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2023-11-28T00:00:00.000+11:00

Busting myths about radiation therapy for cancer

Busting myths about radiation therapy for cancer

Radiation therapy is an important treatment for different types of cancer,1 but you may have questions about how and why it’s used – and whether it’s safe for you or your loved ones. We’re here to help with key information about the use of radiation therapy in cancer treatment.

What is radiation therapy?

Radiation therapy – also known as radiotherapy – uses radiation to damage or destroy cancer cells in a particular area of the body. The radiation used during cancer treatment is usually delivered in the form of focused, high-energy x-ray beams.1,2

Cancer cells are more sensitive to radiation therapy than healthy cells, which makes it a useful option for treating cancer while minimising harm to healthy tissue and organs that are nearby.1,2

Myth: radiation therapy is always given as a cancer treatment

FACT: How radiation therapy is used is based on the type, location, and extent of the cancer, as well as patient factors such as age, general health, and personal preferences.1,2 Radiation therapy may be used to attempt to cure the disease or to help relieve symptoms caused by the cancer. It is often used in combination with other treatments including surgery, chemotherapy, hormone therapy, and immunotherapy.

Myth: radiation therapy is a whole body treatment

FACT: Advances in technologies and techniques in recent years have helped clinicians improve the delivery of radiation therapy, helping them to precisely target the areas that require treatment and minimise damage to nearby healthy tissues and organs.2

Treatment with radiation therapy typically begins with an initial consultation between the patient and their radiation oncologist, who will explain specific treatment options, the treatment process itself, as well as potential side effects of the radiation therapy.1

After this consultation, patients attend a computed tomography (CT) simulation appointment. This is a personalised planning session with the radiation therapists, where images are taken to help the radiation oncologist effectively plan the radiation dose as well as determine the best position for the patient’s body during treatment.1

Each radiation therapy treatment session involves the patient being correctly positioned and the radiation being delivered by the machine from different angles. Treatment sessions typically take around 10 to 30 minutes, but the total number of sessions depends on each patient’s personalised treatment plan.1,2

Myth: radiation therapy is dangerous

FACT: As with any cancer treatment, there are benefits and risks with radiation therapy. It is delivered by trained healthcare professionals, with treatment protocols and machines carefully monitored and adjusted to provide quality care. Radiation therapy can be associated with side effects but is only recommended for a particular patient if the likely benefits outweigh potential risks of treatment. Side effects from radiation therapy can depend on many factors related to not only the radiation therapy itself but also to the cancer itself, overall health, and other treatments.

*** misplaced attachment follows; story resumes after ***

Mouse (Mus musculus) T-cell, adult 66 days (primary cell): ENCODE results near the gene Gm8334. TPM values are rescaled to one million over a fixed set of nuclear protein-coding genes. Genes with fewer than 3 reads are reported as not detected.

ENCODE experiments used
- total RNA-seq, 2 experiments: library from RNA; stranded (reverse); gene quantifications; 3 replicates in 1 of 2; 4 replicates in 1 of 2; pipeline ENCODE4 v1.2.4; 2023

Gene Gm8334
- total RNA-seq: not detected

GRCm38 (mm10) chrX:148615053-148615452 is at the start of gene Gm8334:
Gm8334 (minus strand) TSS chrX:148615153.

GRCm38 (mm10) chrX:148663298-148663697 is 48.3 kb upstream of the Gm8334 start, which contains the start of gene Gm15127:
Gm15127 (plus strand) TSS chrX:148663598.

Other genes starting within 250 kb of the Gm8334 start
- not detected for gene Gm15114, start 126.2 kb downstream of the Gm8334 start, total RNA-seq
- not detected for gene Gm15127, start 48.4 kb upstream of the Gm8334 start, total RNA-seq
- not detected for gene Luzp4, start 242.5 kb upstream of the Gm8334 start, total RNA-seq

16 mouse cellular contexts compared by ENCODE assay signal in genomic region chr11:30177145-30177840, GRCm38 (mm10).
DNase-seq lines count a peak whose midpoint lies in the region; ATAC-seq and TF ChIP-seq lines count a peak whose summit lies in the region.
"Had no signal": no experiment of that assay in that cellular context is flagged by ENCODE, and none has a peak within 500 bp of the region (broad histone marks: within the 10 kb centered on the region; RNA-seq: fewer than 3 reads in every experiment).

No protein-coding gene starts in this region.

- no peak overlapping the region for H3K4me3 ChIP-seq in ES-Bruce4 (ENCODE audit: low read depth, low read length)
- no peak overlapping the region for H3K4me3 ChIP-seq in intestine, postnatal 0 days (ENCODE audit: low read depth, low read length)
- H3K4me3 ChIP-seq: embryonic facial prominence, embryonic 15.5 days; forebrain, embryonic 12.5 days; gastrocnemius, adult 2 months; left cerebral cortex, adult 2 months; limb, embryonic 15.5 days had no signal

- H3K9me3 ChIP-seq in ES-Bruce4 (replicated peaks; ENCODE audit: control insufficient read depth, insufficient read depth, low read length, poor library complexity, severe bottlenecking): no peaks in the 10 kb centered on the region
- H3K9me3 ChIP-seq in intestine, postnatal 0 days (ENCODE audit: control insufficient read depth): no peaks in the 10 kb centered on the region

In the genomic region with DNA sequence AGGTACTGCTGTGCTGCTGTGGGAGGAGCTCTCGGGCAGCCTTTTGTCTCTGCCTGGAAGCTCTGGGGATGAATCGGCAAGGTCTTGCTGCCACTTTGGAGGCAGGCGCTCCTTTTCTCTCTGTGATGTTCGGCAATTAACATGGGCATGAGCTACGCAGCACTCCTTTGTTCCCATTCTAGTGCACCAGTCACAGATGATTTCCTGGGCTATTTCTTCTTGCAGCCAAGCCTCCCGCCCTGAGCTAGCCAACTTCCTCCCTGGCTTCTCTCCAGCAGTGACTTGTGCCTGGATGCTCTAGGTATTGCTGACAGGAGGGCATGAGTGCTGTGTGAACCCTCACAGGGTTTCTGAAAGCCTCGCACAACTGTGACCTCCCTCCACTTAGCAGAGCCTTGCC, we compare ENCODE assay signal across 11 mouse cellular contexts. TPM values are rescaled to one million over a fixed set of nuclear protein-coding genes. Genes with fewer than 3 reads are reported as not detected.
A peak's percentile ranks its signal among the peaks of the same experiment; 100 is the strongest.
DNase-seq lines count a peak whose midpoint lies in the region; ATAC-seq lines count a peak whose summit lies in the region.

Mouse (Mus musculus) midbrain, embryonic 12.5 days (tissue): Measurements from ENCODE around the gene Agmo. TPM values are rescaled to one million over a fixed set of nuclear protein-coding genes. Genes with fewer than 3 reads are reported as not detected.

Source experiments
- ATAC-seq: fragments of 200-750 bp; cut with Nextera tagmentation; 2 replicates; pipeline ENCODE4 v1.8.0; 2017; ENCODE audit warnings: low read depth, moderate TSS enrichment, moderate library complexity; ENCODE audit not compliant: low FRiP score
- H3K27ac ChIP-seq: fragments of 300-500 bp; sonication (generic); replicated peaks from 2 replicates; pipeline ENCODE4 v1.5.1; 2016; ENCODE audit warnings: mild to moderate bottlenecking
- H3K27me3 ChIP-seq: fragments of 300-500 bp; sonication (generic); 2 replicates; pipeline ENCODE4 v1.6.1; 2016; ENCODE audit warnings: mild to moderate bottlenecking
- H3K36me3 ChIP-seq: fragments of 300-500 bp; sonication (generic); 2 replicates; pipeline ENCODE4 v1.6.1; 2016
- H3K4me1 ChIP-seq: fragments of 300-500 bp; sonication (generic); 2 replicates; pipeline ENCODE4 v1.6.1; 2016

It’s important to remember that everyone responds differently to radiation therapy and that everyone’s experience will be different. Some side effects from radiation therapy can be minimised or managed, so it’s important to check in with the care team regularly to understand what side effects may occur during or after treatment and how to manage them.1,2

At GenesisCare we welcome and encourage you to ask questions at any time. For all patients undergoing radiation therapy, questions about treatment, side effects, and any other general concerns can be addressed to their care team.

FACT: As with any cancer treatment, there are benefits and risks with radiation therapy. It is delivered by trained healthcare professionals, with treatment protocols and machines carefully monitored and adjusted to provide quality care. Radiation therapy can be associated with side effects but is only recommended for a particular patient if the likely benefits outweigh potential risks of treatment. Side effects from radiation therapy can depend on many factors related to not only the radiation therapy itself but also to the cancer itself, overall health, and other treatments.

It’s important to remember that everyone responds differently to radiation therapy and that everyone’s experience will be different. Some side effects from radiation therapy can be minimised or managed, so it’s important to check in with the care team regularly to understand what side effects may occur during or after treatment and how to manage them.1,2

At GenesisCare we welcome and encourage you to ask questions at any time. For all patients undergoing radiation therapy, questions about treatment, side effects, and any other general concerns can be addressed to their care team.

Disclaimer

Any medical procedure or treatment involving the use of radiation carries risks, including skin irritation and associated pain. Before proceeding with treatment, you should discuss the risks and benefits of the treatment with an appropriately qualified health practitioner. Individual treatment outcomes and experiences will vary.